So when you’re moving forward, you’re usually capturing a lot of financial value, you’re gaining a lot of assets along the way—many of them intangible, such as intellectual or your network of relationships—and you have a feeling inside yourself that you have big momentum. And it feeds on itself: The more you realise it, the more you feel it, the more it improves your performance, the more you get it, the more you leverage, and that’s how people really make leaps in life.
Then there are those times that something has just gone haywire in your head, and you have self-destructive thoughts, and you go backwards in your career. And that’s rare, really; most people that think they’re going backwards are kind of in between, and those are what we call those “sideways years.”
Sideways years is where you have voices in your head sometimes, and they’re triggered by voices in the real world, or what I call the “scare merchants”—on cable TV, the authors of “USA Yesterday”—these people that give you reason to be fearful as a way of drawing attention from you. What it does is it triggers the scarcity mindset inside of you. You believe there’s not enough to go around, so you go from that I’m-trying-to-move-forward feeling into survival mode. Or, you just lose your fire and you don’t have the ambition to move forward, as Napoleon Hill would say.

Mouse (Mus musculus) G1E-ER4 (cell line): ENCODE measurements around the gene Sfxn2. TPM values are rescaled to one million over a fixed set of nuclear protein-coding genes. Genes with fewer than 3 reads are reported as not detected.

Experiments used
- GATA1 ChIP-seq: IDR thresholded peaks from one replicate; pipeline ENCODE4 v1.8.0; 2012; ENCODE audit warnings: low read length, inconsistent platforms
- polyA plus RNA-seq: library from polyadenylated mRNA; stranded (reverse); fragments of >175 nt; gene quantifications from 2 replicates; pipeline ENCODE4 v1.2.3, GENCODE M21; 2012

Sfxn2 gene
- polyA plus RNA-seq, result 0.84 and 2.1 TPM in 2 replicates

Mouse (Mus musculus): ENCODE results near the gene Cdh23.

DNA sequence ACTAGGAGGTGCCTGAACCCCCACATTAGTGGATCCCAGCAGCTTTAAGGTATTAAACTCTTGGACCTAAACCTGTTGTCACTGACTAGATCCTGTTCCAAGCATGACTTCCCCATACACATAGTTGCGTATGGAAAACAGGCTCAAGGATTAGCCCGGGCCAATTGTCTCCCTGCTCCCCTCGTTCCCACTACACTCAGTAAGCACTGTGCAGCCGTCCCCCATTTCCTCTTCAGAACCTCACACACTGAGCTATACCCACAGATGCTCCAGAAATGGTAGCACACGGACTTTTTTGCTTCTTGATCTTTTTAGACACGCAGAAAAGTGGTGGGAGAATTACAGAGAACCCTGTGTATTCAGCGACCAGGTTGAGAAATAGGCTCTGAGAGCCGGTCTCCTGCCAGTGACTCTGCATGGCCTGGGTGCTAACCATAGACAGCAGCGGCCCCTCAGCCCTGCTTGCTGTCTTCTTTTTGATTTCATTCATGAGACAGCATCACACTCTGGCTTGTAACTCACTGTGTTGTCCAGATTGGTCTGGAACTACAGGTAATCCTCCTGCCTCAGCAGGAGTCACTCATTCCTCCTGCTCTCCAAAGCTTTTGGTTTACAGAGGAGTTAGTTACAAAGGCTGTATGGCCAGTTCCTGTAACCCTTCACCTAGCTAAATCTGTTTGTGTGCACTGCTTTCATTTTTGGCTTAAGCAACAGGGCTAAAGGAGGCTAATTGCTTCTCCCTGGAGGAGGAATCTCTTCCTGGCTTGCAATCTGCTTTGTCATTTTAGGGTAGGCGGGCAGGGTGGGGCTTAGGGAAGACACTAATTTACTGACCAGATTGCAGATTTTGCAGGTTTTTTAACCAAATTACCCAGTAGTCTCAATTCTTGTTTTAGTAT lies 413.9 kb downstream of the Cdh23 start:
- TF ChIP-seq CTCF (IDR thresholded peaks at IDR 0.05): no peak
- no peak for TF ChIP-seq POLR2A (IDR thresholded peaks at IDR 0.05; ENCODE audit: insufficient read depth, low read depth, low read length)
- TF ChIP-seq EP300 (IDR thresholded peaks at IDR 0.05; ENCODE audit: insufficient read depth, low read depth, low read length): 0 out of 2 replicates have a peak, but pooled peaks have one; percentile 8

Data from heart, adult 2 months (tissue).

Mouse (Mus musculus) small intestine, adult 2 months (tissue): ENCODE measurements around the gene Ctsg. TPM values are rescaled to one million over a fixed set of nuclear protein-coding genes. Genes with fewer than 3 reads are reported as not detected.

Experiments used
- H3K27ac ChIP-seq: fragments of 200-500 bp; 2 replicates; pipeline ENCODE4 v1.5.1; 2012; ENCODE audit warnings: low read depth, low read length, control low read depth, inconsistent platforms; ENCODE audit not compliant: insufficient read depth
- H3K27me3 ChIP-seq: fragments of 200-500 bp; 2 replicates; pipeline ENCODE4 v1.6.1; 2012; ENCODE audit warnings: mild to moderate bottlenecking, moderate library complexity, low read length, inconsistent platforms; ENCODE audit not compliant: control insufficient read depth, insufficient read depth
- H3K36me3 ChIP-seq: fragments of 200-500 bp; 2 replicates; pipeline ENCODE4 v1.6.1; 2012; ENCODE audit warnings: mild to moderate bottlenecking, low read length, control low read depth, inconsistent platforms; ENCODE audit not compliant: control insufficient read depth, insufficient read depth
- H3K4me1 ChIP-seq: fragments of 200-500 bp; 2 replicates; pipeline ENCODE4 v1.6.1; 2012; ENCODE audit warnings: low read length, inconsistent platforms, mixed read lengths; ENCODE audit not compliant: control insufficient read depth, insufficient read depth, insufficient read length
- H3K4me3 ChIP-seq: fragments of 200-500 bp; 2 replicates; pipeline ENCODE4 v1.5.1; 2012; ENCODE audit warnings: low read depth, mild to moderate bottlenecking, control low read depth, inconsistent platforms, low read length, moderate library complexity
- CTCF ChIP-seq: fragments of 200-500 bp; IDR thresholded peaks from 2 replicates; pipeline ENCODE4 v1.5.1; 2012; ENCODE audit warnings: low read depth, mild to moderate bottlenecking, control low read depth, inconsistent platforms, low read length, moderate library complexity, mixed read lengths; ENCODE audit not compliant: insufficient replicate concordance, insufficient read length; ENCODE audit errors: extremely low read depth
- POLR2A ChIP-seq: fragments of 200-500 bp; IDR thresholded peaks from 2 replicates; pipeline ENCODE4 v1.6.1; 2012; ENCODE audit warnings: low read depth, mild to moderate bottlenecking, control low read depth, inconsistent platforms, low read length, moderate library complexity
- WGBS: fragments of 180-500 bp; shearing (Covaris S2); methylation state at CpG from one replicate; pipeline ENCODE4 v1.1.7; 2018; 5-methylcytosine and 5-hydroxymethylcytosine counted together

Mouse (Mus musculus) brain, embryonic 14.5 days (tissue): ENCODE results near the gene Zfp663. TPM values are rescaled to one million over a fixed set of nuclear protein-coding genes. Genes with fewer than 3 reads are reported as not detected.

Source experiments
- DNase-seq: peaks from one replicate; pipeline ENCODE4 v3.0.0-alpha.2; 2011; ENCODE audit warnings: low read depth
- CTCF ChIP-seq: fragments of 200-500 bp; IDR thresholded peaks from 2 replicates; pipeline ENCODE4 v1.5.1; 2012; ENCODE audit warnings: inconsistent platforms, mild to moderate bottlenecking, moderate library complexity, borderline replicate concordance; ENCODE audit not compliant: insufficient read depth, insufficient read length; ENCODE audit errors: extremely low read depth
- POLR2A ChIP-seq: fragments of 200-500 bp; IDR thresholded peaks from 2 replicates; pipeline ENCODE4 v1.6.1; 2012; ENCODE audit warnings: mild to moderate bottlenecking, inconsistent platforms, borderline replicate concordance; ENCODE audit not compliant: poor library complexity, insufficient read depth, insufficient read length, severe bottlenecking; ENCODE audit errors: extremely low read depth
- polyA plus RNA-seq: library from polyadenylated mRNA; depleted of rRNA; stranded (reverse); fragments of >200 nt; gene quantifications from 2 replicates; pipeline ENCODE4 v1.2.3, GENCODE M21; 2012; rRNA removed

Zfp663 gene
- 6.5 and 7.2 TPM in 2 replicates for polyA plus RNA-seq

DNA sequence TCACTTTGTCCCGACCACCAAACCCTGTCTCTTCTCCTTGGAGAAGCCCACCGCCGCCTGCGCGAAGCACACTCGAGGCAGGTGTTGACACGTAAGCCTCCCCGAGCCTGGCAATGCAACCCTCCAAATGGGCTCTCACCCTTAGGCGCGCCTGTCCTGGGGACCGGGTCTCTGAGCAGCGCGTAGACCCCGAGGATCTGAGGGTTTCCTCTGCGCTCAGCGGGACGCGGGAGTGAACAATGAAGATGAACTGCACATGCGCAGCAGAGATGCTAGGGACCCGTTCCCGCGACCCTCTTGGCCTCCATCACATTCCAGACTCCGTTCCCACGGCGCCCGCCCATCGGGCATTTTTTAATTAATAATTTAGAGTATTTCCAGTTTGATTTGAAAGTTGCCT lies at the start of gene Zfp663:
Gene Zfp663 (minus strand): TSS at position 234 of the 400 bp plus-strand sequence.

In these situations, you have a “one step forward, one step backward” type of career. Get a good job, do well initially, peter out a little bit, move to the next job. It’s a cycle. But inside yourself, you know you’re not moving forward. That’s the one thing I’d say about everyone I’ve talked to who’s had sideways years, is when confronted with the thought, “Am I going sideways?” they absolutely know it each and every time.
I see many of these sideways years triggered by economic adversity. It always seems to happen right after a macro-recession where the economy stops growing, and it then changes the buying behaviour in almost every market, even ones not adjacent to the epicentre and millions of people come down with personal recessions. They stop growing as people because they personalise the recession.
You created a set of seven principles to give your life a new trajectory, to get out of those sideways years. Of those principles, which one had the greatest impact on your life?
[The principle] “Give to be rich” has had the most impact on me, because nothing sets you in a forward motion more than generosity. What generosity does is it focuses the mind on what you have, and not what you lack. Generosity forces that kind of thinking, because you’ll typically never give to someone who’s got more than you. So when you’re being a mentor to somebody who’s struggling at work or in a transition period and you see that you helped to move the needle, it helps you realise how insignificant your problems are.
The other thing generosity does at a more physical level is it triggers the reward centre in your brain, which releases a variety of chemicals. When you help and you realise you’re helping, it creates a chemical reaction which would unload things like dopamine and endorphins and serotonins. The most important thing that happens is your body will release a hormone called oxytosin. Oxytosin is known as the bonding hormone: It changes your point of view about people a little bit, and it makes you much more sympathetic and emphatic.